"What are the Limits of Police Power?" Why? Radio Episode with Guest Luke William Hunt
12:05AM Apr 16, 2020
Luke William Hunt
Jack Russell Weinstein
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Why philosophical discussions about everyday life is produced by the Institute for philosophy and public life, a division of the University of North Dakota's College of Arts and Sciences. Visit us online at why Radio show.org
Hi, I'm jack Russell Weinstein, host of why philosophical discussions about everyday life. On today's episode we'll be talking with Luke William hunt about the limits of police power.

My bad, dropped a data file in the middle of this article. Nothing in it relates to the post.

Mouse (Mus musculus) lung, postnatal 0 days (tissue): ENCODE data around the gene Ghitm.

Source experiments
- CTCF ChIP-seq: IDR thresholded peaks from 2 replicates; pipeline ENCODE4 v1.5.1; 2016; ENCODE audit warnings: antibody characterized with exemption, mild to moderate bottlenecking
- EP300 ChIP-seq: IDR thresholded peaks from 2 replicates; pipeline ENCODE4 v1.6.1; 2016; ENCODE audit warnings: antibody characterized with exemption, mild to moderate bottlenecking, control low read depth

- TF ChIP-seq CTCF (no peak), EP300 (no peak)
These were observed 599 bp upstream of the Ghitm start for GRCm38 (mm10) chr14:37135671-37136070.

Like most people, I enjoy good cop movie your diehards, lethal weapons and bad boys good stuff. But every once in a while I lose the required suspension of disbelief and think, Oh my God, they are killing so many people. They are breaking so many laws. The only real difference between a police action movie and superhero blockbuster is that the Avengers is a lot more honest about being a comic book. Think for a second about what it would be like to live in a society They gave free rein to these characters. How much would we pay for insurance when pursuits smashed through every car on the road? Would we let our toddlers run and play when at any moment a phalanx of squad cars would come screaming down the sidewalk to avoid traffic? How could we ever believe witnesses in court when detectives on the job lie manipulate, threaten assault and extort suspects? These movies claimed to be about crime and retribution. But they're actually a vision of what happens when we abandon the rule of law. If the only thing that keeps police officers in line is a loud mouth captain who threatens to confiscate their badges and guns, what's the purpose of the law in the first place? As Americans, we tend to think of the rules as stopping us from doing what we want. taxation is theft. We're told speeding tickets bring in revenue, safety regulations hurt businesses. These are the one sided critiques of libertarians who only see the law in terms of Big brother who emphasize what philosophers call negative liberty. Negative liberty is freedom. From obstruction freedom from being told we can't do something, and the fewer rules are imposed on us It claims the freer citizens are. But this ignores the fact that just laws actually make us more free taxation support medical research and progress, giving us healthier and more fulfilling lives. speeding tickets, protect our children from reckless drivers and help us manage our own narcissistic impatience. safety regulations mean we don't have to or lose our lives, our health and our limbs for a simple paycheck. Human beings without laws live in chaos, and chaos never leads to progress, chaos degenerates. In other words, even if we accept the fact that the bad boys and the lethal weapons get the bad guys, the people in their jurisdiction are still significantly less free, because they're being regulated by law enforcement without limits. Citizens are well off as long as the police are looking at someone else. The moment they look at them, it's all over. Because the suspects in these stories aren't protected by the rules of evidence. Or the standards of due process. Even the innocent can't win. These are movies of course, and real life law enforcement work is heavily regulated in ways the fictitious police could never imagine. Yet the film still describe the ethos of American police and revealed the distrust many of us have come to feel for our law enforcement. A friend of mine who's a police officer in Austria, once lamented to me how much he envied American police who had so much more latitude than he did to be aggressive. He felt like all he ever did was take notes and that he had to be in constant control of himself. To a certain extent, he's right. The American legal system is designed not to regulate police activity, but to articulate which regulations can be skirted. As we'll discuss on today's show, what the police operations manual clarifies is where and when police can use their discretion. In the last month, I've had two very direct dealings with Grand Forks police, and the first one I was the victim of a crime and the second I was a witness. I'll be pretty direct when I tell you that I felt much safer and more respected as a witness. It was clear that as long as I was abused to the police, they treated me well. But as a victim, especially someone who's self advocated, when I did not think they were handling things correctly, I was bullied and disregarded. As a witness, I was valued for enhancing political power as a victim who stood up for himself, I compromised this power, so they finished with me as quickly as possible. Today's episode is ultimately about that power. We will discuss the ways in which police clash head on with individual freedom, the ways in which law enforcement and our free society benefit one another, as well as the ways they don't. We'll be doing this from a political philosophers perspective, not from an ethicist. So we won't be asking whether particular acts are moral or not, whether it's okay for the police to eavesdrop and trap or even break the law. Instead, we'll examine when and how the system gives them permission to do so. We are citizens in a democracy and we want to be free, but we also need to be protected sometimes from ourselves. The police are necessary And often they're very good. But they're only either of these things when we grant them authority. The hardest questions to ask them are as much about us as about them. When should we be surveilled? When should we be goaded? When should we be punished? And perhaps most important, what kind of people would we be if the police weren't around at all? And now our guest, look, William hunt is an assistant professor in the Department of Criminal Justice at Radford University in Virginia. He's a former FBI agent and the author of the book The retrieval of liberal policing, which was actually just released yesterday, Luke, congratulations on the milestone and welcome to Why.